Noelle Bowlin’s days are filled to the brim. She’s exhausted. Some mornings she’s so tired she can barely get out of bed. But she loves it. Every bit of it. She considers herself lucky to be in this position, or in her case, two full-time positions.
And she is making the most of it. She is equal parts grateful and ecstatic that she stumbled upon a career path in the marine sciences. But like the younger Noelle Bowlin of a few years ago, many young minds have never heard of the things Bowlin tackles on a daily basis, from squid paralarvae to mesopelagic fishes. So Bowlin does what she can to inspire young minds with insights about her daily world.
She holds a full-time job at NOAA’s Southwest Fisheries Science Center (SWFSC), which keeps her quite busy, but thoroughly interested and engaged. Like a marine detective at sea and in the laboratory, Bowlin uses her keen eyes and identification skills to investigate scores of tiny marine larvae. By helping to piece together the early life stages of fishes and squids, Bowlin and her SWFSC colleagues hope to help solve mysteries surrounding survival during these early life stages in the ever-changing marine environment, a mission that could one day lead to more sustainable food supplies and resources.
But at the same time, Bowlin is also quite busy as a graduate student at Scripps Institution of Oceanography at UC San Diego. Her Ph.D. training focuses on fishes that live 200 to 1,000 meters (656 to 3,280 feet) below the surface, also known as the “mesopelagic” zone. These are the world’s most abundant fishes (in fact, the most abundant animals with backbones in the world)—with names such as bristlemouths, hatchetfishes, and barbeled dragonfishes—and they help feed whales, sea lions, squids, and predatory fishes, but surprisingly little is known about their activities and habits. Bowlin hopes to help fill voids where knowledge gaps currently exist.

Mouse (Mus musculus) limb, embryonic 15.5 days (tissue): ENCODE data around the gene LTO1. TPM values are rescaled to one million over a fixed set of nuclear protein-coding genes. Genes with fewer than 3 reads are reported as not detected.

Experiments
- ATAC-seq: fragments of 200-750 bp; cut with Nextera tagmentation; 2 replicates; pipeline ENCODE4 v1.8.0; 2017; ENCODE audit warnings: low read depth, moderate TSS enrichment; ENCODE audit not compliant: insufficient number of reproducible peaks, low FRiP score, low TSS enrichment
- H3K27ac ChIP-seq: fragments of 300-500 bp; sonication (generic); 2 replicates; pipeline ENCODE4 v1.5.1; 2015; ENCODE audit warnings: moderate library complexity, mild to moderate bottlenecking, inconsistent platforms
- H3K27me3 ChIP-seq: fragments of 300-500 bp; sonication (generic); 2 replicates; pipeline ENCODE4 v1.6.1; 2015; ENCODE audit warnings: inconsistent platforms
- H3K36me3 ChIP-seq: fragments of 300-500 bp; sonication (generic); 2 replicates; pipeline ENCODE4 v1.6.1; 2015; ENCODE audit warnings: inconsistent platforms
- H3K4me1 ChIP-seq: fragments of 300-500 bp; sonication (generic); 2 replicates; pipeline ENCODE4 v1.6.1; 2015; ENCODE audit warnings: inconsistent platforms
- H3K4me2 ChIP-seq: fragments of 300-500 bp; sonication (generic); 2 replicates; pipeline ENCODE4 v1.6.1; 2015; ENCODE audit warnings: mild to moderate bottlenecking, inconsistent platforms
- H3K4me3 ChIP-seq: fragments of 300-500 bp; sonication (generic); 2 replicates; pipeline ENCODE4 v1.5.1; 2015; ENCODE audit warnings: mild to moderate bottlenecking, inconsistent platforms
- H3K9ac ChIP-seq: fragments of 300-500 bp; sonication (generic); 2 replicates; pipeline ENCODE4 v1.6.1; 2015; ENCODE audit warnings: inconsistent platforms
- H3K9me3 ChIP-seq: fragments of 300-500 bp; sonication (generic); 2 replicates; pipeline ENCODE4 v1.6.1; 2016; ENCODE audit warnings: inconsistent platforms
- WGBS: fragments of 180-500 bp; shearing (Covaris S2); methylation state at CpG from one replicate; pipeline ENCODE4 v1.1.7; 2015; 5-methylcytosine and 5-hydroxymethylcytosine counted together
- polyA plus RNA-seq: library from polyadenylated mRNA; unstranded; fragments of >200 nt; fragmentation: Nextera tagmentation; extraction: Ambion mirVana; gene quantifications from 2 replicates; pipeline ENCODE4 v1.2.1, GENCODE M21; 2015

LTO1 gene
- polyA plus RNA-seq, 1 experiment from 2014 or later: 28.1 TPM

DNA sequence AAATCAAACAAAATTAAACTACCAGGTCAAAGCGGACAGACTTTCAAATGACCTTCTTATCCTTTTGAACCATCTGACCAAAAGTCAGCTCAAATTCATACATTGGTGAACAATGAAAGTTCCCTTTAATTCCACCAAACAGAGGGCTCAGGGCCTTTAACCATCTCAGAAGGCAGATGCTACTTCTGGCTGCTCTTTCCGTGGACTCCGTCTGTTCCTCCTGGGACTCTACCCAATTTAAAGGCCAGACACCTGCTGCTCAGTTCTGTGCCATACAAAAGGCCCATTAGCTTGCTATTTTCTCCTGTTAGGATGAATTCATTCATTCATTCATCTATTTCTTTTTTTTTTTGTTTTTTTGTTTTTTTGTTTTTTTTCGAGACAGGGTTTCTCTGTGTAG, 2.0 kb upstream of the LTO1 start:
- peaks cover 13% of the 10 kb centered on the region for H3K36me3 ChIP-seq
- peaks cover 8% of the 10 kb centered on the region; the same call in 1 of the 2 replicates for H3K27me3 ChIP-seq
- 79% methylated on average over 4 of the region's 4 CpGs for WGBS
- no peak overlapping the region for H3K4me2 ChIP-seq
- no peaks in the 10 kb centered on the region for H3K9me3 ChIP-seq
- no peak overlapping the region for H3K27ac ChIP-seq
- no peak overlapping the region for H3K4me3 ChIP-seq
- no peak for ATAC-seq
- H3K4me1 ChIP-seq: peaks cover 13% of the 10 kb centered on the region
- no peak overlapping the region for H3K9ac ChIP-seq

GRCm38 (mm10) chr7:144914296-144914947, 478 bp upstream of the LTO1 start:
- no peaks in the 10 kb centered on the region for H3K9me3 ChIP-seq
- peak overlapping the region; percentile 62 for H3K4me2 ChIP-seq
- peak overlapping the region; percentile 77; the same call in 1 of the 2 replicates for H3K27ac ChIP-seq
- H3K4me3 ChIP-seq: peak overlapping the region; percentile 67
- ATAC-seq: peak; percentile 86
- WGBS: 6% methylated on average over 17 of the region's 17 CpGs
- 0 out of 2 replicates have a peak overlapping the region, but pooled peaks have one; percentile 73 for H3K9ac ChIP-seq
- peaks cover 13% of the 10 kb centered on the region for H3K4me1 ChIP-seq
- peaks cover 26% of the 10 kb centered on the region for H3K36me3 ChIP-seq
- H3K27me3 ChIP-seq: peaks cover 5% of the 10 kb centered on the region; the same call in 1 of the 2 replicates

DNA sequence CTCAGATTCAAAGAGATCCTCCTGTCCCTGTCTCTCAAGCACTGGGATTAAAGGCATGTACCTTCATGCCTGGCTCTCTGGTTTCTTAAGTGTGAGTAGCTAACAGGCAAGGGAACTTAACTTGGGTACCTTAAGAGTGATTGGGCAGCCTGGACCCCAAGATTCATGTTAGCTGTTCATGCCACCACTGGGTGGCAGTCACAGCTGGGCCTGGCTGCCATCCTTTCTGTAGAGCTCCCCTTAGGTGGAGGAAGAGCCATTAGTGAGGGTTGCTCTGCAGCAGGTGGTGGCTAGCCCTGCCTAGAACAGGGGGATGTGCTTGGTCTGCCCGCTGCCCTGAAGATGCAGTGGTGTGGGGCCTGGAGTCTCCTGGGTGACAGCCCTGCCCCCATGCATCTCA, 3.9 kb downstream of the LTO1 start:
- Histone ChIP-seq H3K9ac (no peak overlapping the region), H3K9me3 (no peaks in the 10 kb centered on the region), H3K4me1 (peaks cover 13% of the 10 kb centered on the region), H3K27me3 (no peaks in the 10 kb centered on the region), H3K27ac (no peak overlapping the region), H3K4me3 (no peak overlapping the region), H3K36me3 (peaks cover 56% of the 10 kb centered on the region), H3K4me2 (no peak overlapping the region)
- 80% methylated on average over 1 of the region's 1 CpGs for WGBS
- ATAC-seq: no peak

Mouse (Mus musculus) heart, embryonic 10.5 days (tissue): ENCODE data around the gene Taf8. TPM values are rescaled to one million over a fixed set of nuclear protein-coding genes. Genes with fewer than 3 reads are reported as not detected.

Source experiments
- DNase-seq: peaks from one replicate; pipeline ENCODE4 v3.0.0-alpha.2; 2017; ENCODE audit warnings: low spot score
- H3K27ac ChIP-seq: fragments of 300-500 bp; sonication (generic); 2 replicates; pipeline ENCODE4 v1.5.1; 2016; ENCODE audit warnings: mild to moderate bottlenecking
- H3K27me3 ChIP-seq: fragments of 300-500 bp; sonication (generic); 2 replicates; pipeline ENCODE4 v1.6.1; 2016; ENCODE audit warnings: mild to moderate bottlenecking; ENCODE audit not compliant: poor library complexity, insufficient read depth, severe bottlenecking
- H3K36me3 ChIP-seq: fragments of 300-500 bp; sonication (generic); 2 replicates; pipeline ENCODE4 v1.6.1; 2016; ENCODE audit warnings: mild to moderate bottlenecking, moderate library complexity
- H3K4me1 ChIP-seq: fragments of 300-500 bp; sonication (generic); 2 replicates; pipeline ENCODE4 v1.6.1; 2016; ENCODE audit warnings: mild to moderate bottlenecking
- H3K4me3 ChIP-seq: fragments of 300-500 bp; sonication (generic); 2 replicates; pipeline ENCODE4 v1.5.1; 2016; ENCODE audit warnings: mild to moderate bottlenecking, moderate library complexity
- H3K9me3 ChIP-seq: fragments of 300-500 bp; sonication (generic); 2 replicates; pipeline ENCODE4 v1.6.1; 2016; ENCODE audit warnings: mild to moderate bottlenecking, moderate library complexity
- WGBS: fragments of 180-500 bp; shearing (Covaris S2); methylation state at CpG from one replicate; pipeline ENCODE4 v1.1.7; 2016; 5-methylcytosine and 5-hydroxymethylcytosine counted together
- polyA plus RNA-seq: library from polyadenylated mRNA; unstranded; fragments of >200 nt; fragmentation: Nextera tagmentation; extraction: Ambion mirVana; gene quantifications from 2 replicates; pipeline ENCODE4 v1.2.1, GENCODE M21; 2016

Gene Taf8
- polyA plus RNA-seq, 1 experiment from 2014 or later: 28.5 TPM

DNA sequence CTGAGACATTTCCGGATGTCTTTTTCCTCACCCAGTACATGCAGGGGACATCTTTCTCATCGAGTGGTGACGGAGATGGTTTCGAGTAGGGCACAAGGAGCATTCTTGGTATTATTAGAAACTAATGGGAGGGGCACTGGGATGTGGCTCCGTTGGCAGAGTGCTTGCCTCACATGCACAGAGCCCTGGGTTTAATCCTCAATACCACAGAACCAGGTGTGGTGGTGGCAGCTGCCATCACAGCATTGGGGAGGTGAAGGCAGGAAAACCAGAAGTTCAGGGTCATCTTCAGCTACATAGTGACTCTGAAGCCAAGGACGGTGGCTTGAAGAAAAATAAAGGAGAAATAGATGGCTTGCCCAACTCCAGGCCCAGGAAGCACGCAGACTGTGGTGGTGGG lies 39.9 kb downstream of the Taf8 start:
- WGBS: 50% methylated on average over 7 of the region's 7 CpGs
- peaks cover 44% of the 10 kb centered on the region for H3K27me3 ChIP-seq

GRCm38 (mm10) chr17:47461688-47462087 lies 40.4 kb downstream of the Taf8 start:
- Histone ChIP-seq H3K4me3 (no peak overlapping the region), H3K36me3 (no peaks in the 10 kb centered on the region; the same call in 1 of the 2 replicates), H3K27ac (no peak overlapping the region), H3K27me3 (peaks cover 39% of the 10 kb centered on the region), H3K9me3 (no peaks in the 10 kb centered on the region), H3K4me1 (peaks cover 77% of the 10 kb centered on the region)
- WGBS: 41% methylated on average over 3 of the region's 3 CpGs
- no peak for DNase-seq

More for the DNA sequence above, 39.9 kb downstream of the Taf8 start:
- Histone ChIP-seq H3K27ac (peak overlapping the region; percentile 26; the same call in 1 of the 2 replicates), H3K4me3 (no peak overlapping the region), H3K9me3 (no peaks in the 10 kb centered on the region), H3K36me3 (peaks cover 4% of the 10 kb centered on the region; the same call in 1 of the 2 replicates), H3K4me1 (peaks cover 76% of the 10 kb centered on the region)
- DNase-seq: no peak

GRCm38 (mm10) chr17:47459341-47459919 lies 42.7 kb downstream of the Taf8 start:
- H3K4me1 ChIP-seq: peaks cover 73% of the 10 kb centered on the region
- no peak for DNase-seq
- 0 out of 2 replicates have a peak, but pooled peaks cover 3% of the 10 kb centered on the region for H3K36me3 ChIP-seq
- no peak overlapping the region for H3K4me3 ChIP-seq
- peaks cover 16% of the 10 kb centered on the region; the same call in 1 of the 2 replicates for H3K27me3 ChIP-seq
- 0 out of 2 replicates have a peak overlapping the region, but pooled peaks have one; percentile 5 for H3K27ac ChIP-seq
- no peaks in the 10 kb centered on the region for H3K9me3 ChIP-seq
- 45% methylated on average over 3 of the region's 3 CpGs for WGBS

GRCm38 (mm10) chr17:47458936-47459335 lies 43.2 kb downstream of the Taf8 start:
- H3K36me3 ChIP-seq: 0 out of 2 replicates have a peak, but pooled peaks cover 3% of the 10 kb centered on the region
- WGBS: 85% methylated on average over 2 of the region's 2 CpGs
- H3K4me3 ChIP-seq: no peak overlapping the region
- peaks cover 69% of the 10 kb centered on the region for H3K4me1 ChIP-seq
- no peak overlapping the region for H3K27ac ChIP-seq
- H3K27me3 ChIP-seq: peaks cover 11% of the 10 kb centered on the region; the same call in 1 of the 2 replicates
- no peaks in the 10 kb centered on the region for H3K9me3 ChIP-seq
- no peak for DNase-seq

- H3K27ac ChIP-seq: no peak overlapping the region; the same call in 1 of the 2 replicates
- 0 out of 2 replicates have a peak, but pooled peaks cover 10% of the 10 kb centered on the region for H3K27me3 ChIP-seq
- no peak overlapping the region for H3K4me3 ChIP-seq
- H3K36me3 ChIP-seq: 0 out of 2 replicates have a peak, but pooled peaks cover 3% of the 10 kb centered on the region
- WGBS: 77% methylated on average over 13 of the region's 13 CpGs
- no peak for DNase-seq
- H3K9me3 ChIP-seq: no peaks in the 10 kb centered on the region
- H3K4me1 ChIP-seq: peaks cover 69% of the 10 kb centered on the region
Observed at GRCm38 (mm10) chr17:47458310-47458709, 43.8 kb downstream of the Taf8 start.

Yet on top of all of that she still finds time for outreach activities to diverse communities and demographics. Why?
Simply put: because, as a young girl growing up in the San Fernando Valley area of Los Angeles to Jamaican and Chinese parents, she never knew about marine biology, oceanography, or the fact that young women can grow up to study the fascinating world of marine science and make a difference.
“You don’t know what you don’t know,” Bowlin said. “I want to be able to help expose people like the little girl I was to all these things in the world I never knew about.”
She’s taken it upon herself to communicate these opportunities to youths in areas traditionally underrepresented in the sciences. In one example, Bowlin has been active in a program that brings middle school girls to Scripps and SWFSC to give them hands-on experience working in laboratories with female scientists.
The idea of pursuing unfamiliar paths led her to SWFSC and her graduate work at Scripps in the first place. After graduating from UC San Diego with dual degrees in biology and anthropology, Bowlin was absolutely certain she was headed for a terrestrial career as a plant biologist. That all changed when a classmate recommended her for a job sorting marine samples at SWFSC.